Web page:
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Bibliophile price: £9.00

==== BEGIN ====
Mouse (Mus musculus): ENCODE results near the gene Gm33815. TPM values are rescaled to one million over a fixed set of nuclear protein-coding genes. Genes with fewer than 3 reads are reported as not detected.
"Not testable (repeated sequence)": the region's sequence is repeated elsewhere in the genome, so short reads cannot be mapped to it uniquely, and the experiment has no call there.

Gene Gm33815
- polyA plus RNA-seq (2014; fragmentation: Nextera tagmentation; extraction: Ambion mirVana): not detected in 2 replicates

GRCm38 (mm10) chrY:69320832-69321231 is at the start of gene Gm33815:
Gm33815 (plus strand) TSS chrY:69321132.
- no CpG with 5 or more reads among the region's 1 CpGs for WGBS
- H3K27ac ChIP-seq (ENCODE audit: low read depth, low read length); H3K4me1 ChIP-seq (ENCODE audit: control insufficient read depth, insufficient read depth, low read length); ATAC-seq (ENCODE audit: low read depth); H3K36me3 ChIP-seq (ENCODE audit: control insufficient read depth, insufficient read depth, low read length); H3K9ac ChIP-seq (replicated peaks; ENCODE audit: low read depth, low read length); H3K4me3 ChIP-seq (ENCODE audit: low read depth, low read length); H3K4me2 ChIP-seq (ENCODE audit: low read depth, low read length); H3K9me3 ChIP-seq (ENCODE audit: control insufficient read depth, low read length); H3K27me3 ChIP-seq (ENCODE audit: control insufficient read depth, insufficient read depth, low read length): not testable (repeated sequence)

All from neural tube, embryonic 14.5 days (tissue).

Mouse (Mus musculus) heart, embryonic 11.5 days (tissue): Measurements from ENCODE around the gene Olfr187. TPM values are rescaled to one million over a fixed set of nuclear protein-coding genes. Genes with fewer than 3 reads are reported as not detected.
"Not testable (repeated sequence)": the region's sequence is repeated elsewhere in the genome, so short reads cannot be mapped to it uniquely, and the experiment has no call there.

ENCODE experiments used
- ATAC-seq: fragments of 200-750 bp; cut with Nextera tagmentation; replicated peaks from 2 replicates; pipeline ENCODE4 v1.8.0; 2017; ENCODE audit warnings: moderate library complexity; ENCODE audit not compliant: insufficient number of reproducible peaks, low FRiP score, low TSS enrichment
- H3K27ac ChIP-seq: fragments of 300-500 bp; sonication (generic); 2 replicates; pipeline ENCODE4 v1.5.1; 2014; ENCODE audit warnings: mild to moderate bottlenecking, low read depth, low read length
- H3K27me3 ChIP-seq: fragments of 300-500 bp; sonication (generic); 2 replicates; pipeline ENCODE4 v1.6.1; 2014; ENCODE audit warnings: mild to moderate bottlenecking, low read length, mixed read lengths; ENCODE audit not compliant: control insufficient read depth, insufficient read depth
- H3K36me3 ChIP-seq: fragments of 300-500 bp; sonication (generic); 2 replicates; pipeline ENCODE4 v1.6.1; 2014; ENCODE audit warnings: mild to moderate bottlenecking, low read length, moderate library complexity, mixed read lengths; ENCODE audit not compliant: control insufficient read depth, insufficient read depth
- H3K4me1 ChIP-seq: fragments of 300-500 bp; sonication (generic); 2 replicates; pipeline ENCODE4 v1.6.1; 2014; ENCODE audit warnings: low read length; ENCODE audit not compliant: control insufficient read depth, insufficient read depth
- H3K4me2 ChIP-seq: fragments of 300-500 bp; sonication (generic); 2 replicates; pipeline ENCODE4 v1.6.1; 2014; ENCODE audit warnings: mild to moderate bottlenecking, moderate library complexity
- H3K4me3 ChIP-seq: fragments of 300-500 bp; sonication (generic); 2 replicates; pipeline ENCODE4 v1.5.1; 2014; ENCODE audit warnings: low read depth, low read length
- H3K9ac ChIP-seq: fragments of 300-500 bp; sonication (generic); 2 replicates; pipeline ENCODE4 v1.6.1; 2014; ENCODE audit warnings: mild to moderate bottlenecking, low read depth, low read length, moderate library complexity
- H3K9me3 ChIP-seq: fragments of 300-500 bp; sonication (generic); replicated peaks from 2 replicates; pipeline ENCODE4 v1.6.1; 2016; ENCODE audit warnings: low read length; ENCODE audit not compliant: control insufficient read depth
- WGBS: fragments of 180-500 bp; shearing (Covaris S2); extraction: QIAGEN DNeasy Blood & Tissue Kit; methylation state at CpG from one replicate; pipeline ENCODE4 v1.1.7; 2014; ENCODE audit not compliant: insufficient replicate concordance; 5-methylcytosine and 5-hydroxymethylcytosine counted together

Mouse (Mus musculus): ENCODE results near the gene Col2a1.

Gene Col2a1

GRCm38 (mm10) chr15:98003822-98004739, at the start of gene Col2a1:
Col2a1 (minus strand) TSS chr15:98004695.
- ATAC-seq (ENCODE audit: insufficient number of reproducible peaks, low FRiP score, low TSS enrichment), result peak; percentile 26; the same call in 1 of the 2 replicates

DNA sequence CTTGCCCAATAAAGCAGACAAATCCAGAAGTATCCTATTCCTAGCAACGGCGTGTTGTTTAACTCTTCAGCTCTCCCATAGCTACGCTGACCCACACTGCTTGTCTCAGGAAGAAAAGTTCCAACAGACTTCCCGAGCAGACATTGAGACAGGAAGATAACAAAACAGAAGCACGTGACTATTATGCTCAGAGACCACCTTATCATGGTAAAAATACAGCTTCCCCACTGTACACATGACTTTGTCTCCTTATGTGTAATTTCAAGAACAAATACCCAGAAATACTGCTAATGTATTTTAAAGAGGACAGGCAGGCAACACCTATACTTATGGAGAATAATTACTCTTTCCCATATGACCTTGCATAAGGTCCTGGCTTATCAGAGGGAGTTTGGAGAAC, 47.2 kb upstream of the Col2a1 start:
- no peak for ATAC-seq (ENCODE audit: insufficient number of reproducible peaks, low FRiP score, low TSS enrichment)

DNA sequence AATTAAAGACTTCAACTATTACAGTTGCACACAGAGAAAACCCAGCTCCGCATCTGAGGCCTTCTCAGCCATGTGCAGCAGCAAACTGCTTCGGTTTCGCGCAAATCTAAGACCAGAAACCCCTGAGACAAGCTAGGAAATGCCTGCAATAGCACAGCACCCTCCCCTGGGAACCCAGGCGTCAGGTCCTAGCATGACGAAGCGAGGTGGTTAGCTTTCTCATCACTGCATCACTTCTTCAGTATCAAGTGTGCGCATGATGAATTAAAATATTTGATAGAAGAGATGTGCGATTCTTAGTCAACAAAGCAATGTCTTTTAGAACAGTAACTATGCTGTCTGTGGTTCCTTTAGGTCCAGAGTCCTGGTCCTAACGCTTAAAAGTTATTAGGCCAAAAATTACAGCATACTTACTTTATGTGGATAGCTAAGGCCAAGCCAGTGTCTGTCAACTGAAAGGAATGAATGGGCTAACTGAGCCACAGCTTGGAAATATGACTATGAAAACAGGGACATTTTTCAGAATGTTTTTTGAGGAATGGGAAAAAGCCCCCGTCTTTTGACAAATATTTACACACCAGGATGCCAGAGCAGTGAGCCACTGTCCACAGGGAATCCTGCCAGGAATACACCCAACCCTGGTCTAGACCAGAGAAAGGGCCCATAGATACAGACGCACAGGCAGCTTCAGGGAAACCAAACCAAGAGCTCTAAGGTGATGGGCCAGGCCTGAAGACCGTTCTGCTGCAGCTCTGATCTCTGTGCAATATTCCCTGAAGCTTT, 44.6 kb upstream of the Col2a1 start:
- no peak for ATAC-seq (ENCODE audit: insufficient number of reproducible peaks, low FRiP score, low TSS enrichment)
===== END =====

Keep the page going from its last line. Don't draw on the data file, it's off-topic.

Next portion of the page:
When the fleet of Gaius Julius Caesar Augustus (Octavius) crushed that of Cleopatra and Mark Antony off a promontory of Epirus called Actium on 2nd September 31BC, the Mediterranean became a Roman lake. Following the fall of Rome, the sea is increasingly the stage upon which the human struggle of western civilisation is played out. In a world of few roads, maritime warfare was played out on the surface of the sea, where power is projected and wealth sought. This chaotic aspect and period of history has rarely been studied and Stanton depicts the development of maritime warfare from the end of the Roman Empire to the dawn of the Renaissance. He details the war waged in the Mediterranean by the Byzantines, Muslims, Normans, Crusaders, the Italian Maritime Republics, Angevins and Aragonese as well as those fought in northern waters by the Vikings, English, French and Hanseatic League. Each seaborne struggle is illustrated by a vivid reconstruction of a key engagement. Despite the limited documentary and archaeological evidence, Stanton paints a plausible and captivating picture of how nautical architecture, navigation and armament evolved in the course of these conflicts spanning the Middle Ages. He shows how, even though maritime technology gradually advanced to the compass and the canon, crew conditions remained onerous and battle tactics crude, with most encounters at sea degenerating into bloody hand-to-hand mèlées. Each chapter is illustrated by a vivid reconstruction in this pioneering, graphic account. 359pp, maps and 40 colour plates.

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